Developing quality standards for hospitals

Hospitals provide essential health services to the public. NALA wants to support hospitals become more aware of and active in addressing health literacy. Building on the standards in the Crystal Clear programme and other audits, NALA has identified 18 standards for hospital settings:

Communications (8 standards)

Staff Awareness (3 standards)

Policies & procedures (4 standards)

Evaluating & improving (3 standards)

Many of these standards complement HIQA’s National Standards for Safer Better Healthcare, in particular theme one: Person-Centred Care and Support. They also complement the Quality Framework: Mental health services in Ireland, in particular themes two (respectful, empathetic relationships) and three (empowering approach to service delivery).  They are a work in progress and may change as we introduce and trial them in hospitals.

1 The layout of our reception area is clear. There is a sign for reception or information. The area is free from clutter. Our leaflets and posters are clearly displayed.
2 We help the public find their way around the hospital easily: There is a clear map at the door, clear and consistent signage and staff available to provide clear directions.  (See also the UK Government guidance for developing helpful signage “Wayfinding“)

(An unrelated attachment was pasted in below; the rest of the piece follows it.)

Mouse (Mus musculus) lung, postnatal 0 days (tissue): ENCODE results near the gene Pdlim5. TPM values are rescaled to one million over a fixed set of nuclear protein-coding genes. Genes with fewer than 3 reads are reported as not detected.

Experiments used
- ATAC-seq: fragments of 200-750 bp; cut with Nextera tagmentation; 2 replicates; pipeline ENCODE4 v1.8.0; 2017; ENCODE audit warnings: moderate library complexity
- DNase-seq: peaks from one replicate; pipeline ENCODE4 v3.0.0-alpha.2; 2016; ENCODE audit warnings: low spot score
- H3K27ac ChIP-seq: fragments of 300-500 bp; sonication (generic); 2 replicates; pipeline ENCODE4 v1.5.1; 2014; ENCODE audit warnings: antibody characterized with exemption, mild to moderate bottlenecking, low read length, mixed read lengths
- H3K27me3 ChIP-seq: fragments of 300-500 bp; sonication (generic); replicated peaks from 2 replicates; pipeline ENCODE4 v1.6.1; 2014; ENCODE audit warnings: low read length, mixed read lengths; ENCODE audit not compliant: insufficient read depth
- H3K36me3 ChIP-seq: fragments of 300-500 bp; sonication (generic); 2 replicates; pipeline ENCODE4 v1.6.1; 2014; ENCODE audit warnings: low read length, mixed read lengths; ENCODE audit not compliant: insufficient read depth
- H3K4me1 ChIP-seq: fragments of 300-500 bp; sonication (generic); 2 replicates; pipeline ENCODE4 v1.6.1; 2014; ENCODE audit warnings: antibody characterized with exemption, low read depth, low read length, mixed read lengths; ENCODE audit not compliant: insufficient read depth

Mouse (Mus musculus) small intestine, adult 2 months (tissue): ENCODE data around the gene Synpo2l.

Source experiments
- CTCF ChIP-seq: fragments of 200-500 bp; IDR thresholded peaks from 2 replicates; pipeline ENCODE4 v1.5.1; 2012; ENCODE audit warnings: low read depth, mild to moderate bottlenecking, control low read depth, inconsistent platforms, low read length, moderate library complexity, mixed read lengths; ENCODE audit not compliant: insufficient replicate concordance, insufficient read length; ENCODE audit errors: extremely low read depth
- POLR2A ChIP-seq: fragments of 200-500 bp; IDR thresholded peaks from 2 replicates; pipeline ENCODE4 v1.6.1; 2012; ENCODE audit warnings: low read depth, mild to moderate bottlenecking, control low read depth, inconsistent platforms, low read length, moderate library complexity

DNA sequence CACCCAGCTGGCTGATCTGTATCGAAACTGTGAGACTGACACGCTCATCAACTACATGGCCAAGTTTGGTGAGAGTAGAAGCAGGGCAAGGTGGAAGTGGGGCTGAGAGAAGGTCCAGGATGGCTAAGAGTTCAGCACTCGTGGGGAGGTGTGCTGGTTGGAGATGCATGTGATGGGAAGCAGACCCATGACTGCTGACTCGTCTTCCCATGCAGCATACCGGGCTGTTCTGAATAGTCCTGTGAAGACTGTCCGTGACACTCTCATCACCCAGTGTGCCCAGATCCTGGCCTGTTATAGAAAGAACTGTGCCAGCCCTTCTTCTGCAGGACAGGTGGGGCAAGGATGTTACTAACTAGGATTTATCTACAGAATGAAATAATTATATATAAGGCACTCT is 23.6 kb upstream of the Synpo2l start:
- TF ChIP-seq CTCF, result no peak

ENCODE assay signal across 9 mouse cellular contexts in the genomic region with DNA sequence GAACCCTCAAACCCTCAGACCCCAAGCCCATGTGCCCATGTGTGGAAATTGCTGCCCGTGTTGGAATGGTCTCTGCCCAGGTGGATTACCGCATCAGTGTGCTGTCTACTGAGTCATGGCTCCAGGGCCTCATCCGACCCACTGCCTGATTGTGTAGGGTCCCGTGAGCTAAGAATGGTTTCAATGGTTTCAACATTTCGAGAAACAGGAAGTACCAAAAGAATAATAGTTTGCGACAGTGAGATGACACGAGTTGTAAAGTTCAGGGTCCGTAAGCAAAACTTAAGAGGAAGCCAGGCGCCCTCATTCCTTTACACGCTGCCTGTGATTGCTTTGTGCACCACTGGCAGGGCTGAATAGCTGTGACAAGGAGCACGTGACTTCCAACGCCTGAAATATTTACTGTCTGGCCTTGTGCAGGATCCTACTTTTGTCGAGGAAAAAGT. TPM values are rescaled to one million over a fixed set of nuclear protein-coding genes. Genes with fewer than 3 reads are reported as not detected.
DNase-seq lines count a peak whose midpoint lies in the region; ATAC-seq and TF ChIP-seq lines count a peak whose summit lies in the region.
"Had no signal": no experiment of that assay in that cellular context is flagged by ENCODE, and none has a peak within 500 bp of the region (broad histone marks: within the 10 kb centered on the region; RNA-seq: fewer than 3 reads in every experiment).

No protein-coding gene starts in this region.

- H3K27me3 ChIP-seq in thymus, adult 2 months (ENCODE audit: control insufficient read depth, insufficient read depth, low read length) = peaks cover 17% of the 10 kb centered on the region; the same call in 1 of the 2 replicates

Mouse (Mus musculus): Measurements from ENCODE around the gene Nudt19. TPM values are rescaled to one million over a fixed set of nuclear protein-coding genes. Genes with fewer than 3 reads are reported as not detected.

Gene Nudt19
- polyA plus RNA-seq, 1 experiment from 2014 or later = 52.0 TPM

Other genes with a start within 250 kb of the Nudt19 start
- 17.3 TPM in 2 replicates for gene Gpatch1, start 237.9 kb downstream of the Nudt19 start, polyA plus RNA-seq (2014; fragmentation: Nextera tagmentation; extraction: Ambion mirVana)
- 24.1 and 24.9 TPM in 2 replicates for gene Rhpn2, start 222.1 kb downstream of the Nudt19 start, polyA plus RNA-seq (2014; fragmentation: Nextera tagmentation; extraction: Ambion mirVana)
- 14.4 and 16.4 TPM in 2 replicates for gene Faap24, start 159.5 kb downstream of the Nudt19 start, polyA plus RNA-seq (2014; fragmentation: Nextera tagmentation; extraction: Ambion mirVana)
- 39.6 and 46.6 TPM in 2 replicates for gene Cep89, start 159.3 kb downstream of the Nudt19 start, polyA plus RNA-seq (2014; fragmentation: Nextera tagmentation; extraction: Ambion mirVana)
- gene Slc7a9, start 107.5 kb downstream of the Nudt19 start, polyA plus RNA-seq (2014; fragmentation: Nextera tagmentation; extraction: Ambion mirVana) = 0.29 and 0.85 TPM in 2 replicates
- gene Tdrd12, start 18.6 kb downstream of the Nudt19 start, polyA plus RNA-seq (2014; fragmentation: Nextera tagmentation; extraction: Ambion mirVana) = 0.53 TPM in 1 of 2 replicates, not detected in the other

3 All health and safety notices are clear and accessible.
4 The computer kiosks are easy to use and understand.
5 Our phone system is easy to use and understand. If automated, people have the option
to repeat items.
6 We use plain English in all written information.
7 Our staff follow plain English guidelines when speaking with patients: for example
avoiding unnecessary jargon, explaining necessary terms and checking that patients
understand what we have told them (teach back).
8 If the hospital runs patient programmes, we use varied active learning methods and
written materials are in plain English.

Staff awareness and development
9 New and existing staff attend a health literacy awareness session. This is logged in
their induction training record or in their ongoing training record.
10 Our staff use literacy aware work practices and respond sensitively to the literacy
and numeracy needs of our patients.
11 We support staff members who need help with their literacy and numeracy.

Policies and procedures
12 We have a health literacy friendly policy.
13 We have an in-house health literacy committee and/or a staff member with
responsibility for health literacy.
14 We have a complaints procedure that is literacy friendly, supporting patients in whatever
way necessary to formally record and submit their complaint.
15 We offer the patient, wherever possible and without unduly compromising privacy, the
option of having staff fill in any essential paperwork.

Evaluating and improving
16 We ask for feedback from patients and staff using a variety of methods, including phone,
forms (print), online, focus groups and so on.
17 We regularly evaluate and continually improve our service to be health literacy friendly.
18 We have an agenda item ‘health literacy’ on the senior management team meeting.

Further information
Helen Ryan, Policy Officer, NALA
National Adult Literacy Agency
Sandford Lodge, Sandford Close
Ranelagh, Dublin 6
Tel: +353 1 412 7900